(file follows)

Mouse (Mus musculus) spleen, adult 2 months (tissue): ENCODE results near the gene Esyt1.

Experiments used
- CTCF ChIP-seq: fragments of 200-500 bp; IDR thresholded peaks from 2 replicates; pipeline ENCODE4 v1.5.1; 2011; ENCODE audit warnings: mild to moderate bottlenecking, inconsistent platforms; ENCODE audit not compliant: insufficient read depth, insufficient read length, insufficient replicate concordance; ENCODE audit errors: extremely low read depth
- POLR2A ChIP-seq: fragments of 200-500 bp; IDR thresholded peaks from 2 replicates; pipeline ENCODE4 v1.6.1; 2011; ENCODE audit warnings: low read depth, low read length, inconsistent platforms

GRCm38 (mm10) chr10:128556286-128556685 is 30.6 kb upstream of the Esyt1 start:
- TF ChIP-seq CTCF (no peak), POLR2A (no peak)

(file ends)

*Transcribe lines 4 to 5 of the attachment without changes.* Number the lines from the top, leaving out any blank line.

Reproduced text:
- POLR2A ChIP-seq: fragments of 200-500 bp; IDR thresholded peaks from 2 replicates; pipeline ENCODE4 v1.6.1; 2011; ENCODE audit warnings: low read depth, low read length, inconsistent platforms

GRCm38 (mm10) chr10:128556286-128556685 is 30.6 kb upstream of the Esyt1 start: